Silicon Valley is defined by contradiction: It’s at once a massive economic engine, a wellspring of popular technology that promises to unite the world — and a powerful driver of discord and inequality. Last spring, two books that take very different approaches to address this paradox were published within weeks of one another.
In Abolish Silicon Valley, startup founder Wendy Liu excoriated the tech industry’s relentless drive toward profit. Her book argues that nothing short of a total rethinking of how innovation is undertaken — and an overhaul of capitalism itself — can set things right in the era of Facebook disinformation, labor abuses at Amazon, and exploitation at gig companies like Uber. Meanwhile, Always Day One, by former BuzzFeed News senior tech reporter Alex Kantrowitz championed the tech industry’s culture of innovation — the book’s title derives from Amazon’s slogan that urges employees to treat each day as if it were the company’s first. Kantrowitz argues we need to give other companies the tools to compete with the giants and reimagine how we approach work in order to pave the way toward a better future.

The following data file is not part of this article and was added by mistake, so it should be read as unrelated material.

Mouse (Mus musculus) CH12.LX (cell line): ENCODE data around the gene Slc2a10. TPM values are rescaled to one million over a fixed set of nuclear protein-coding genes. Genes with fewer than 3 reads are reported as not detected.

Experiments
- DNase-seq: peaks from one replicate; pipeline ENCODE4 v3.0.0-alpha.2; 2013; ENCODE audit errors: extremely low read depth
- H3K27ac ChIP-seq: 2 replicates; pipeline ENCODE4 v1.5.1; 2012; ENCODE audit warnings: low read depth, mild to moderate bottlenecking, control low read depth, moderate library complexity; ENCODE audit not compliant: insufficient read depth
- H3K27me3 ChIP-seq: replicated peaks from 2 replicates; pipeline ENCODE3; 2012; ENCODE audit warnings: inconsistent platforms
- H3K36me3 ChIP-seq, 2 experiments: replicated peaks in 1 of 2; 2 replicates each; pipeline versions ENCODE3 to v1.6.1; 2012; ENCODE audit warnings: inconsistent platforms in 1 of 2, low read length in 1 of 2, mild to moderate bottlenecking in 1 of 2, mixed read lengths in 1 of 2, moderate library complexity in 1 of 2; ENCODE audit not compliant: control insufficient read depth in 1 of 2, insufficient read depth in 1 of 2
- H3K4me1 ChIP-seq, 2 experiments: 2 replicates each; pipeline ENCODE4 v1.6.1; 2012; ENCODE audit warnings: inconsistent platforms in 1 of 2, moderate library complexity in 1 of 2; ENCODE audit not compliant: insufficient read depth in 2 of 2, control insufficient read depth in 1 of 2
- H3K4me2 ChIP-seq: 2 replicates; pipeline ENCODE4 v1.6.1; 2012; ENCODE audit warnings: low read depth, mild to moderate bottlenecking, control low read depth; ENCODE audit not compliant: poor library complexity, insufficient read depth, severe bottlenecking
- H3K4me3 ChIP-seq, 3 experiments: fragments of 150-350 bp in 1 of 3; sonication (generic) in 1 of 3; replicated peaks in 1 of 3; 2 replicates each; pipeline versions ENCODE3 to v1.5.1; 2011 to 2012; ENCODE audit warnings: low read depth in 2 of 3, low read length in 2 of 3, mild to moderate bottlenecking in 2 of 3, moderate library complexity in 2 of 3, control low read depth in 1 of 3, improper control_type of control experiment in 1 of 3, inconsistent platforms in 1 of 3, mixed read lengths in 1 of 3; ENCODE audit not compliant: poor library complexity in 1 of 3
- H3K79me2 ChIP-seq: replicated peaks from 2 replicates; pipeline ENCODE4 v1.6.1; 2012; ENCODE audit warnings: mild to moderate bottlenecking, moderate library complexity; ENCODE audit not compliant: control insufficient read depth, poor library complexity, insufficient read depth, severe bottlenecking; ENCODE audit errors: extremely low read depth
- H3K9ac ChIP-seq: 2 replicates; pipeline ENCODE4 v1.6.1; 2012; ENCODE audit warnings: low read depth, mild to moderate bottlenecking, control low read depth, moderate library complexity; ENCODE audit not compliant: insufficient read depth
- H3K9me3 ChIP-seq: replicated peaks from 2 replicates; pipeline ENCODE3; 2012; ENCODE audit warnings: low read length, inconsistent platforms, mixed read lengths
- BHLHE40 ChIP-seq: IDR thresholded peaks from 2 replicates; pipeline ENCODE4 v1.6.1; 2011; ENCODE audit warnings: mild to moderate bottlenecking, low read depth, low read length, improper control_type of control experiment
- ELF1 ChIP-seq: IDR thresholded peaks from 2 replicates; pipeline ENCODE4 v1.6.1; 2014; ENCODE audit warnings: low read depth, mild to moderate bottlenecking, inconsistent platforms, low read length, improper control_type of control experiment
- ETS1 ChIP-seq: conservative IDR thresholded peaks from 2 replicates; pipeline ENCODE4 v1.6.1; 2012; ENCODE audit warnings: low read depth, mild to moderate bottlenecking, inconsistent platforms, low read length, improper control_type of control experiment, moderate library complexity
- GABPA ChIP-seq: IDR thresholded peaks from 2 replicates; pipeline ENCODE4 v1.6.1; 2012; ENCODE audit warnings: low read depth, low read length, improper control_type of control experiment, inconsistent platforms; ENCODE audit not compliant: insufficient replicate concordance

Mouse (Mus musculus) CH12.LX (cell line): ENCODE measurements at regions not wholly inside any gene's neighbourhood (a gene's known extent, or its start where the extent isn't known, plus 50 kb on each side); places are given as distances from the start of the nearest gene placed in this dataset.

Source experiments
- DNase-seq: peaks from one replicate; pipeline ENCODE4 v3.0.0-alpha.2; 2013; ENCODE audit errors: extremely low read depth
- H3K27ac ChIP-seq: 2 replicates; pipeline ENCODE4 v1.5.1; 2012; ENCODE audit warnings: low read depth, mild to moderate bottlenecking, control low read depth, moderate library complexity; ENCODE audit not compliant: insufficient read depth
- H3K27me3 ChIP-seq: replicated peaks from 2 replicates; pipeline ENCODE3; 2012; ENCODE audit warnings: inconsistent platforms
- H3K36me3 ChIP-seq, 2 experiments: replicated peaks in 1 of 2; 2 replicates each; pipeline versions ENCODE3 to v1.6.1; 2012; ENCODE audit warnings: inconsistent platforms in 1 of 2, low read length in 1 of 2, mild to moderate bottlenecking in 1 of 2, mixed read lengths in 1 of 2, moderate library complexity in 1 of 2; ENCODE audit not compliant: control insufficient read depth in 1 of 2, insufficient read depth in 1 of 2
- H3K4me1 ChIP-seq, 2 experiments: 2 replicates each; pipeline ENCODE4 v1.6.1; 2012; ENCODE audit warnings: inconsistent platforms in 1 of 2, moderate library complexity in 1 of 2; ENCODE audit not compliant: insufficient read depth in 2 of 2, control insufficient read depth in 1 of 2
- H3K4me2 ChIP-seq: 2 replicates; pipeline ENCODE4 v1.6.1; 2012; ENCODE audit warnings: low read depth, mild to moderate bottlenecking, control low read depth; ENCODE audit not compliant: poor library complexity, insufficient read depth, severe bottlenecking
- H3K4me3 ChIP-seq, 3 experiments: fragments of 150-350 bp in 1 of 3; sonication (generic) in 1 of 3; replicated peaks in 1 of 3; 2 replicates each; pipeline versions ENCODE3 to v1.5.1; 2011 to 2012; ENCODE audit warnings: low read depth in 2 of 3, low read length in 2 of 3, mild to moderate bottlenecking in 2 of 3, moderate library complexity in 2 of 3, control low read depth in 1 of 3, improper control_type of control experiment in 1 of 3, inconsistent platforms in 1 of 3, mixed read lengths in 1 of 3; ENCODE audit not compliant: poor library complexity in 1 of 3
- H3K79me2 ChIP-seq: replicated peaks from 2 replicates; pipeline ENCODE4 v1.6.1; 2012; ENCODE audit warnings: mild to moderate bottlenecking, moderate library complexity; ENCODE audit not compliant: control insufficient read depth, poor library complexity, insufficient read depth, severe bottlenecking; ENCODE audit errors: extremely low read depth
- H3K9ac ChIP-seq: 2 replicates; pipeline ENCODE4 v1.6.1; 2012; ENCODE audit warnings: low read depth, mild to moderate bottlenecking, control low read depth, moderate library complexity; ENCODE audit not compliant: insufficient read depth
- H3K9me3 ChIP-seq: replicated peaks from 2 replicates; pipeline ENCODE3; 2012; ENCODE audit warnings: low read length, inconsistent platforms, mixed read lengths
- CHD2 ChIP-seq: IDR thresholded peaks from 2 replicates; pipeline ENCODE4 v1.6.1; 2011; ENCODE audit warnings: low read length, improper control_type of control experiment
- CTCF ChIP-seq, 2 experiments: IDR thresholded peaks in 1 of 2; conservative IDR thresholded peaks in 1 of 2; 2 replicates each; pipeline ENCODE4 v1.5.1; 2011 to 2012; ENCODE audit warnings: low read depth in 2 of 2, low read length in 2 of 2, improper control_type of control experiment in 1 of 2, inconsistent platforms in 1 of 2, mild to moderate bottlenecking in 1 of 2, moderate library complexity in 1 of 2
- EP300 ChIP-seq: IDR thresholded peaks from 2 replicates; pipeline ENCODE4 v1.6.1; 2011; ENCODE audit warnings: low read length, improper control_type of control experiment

Given that the Valley’s vices and virtues have never seemed more tightly coiled together, it felt like a prime moment to put these two perspectives into conversation. OneZero asked Liu and Kantrowitz to participate in a friendly debate via email, to be published on our site. Then the pandemic hit, and the world was out the window.
Fast forward just a couple of months and Silicon Valley is once again facing major challenges stirred up by the pandemic and the uprisings against anti-Black racism. Companies like Coca-Cola have taken up social media ad boycotts in response to hate speech and misinformation, Reddit is dissolving major channels like The_Donald, communities are challenging the tech industry’s ties to policing, and the list goes on.
At this inflection point, we present their conversation, which took place throughout April and May, as the virus kept…